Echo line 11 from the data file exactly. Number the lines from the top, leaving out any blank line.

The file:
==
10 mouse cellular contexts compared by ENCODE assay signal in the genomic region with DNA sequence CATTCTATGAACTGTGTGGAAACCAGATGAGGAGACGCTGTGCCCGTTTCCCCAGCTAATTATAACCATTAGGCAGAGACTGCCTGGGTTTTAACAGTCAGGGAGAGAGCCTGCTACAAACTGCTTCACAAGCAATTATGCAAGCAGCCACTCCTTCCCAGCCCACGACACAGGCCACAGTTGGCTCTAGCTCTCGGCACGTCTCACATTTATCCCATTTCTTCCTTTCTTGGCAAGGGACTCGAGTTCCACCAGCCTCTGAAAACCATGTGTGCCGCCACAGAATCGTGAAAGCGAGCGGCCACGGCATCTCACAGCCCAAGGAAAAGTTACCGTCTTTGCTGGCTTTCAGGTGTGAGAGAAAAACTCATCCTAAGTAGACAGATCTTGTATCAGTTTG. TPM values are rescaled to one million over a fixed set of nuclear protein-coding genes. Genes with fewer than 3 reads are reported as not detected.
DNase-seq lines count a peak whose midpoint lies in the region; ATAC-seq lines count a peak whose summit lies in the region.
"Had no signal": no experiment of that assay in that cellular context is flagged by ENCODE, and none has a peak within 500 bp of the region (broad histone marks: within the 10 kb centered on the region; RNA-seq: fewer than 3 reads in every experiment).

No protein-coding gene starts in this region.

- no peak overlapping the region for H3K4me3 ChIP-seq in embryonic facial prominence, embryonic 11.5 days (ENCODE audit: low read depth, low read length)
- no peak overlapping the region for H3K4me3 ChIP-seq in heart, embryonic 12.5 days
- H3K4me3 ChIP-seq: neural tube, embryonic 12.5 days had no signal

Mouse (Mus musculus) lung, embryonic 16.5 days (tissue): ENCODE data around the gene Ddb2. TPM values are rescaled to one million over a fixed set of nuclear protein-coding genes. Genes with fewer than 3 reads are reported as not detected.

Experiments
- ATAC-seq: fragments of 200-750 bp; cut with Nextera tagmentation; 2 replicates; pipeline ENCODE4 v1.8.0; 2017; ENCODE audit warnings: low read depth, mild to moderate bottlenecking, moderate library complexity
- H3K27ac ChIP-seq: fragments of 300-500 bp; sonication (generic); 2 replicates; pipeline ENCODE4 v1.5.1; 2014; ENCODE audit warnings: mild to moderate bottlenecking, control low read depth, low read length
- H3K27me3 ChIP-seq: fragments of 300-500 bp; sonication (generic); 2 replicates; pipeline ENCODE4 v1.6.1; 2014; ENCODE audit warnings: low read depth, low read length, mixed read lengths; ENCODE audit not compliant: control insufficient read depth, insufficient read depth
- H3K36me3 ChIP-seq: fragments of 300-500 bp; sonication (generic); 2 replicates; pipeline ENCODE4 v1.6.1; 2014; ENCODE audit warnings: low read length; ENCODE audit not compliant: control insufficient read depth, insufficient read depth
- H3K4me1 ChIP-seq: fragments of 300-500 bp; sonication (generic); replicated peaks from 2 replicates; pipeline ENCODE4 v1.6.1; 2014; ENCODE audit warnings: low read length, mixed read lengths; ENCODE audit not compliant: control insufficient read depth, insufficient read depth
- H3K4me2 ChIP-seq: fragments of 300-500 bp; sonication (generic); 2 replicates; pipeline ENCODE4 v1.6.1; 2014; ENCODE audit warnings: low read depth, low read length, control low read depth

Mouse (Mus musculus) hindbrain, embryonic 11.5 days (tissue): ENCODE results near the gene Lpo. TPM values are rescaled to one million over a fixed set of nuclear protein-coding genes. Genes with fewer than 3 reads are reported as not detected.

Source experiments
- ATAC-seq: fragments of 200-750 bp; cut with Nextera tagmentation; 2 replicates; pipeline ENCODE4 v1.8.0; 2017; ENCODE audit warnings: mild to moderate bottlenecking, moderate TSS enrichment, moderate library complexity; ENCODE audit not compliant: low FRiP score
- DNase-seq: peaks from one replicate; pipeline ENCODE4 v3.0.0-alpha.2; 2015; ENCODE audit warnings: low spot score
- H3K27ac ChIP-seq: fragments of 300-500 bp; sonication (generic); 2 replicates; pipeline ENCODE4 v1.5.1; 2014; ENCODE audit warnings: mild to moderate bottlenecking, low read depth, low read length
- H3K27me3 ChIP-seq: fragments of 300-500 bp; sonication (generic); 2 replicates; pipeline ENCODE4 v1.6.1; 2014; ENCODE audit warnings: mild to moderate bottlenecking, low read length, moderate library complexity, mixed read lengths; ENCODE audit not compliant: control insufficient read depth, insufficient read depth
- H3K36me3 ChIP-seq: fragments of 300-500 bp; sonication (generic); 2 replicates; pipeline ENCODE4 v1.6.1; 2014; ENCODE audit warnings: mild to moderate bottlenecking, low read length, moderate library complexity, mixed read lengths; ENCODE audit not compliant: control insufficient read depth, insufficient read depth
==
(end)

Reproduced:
- H3K27ac ChIP-seq: fragments of 300-500 bp; sonication (generic); 2 replicates; pipeline ENCODE4 v1.5.1; 2014; ENCODE audit warnings: mild to moderate bottlenecking, control low read depth, low read length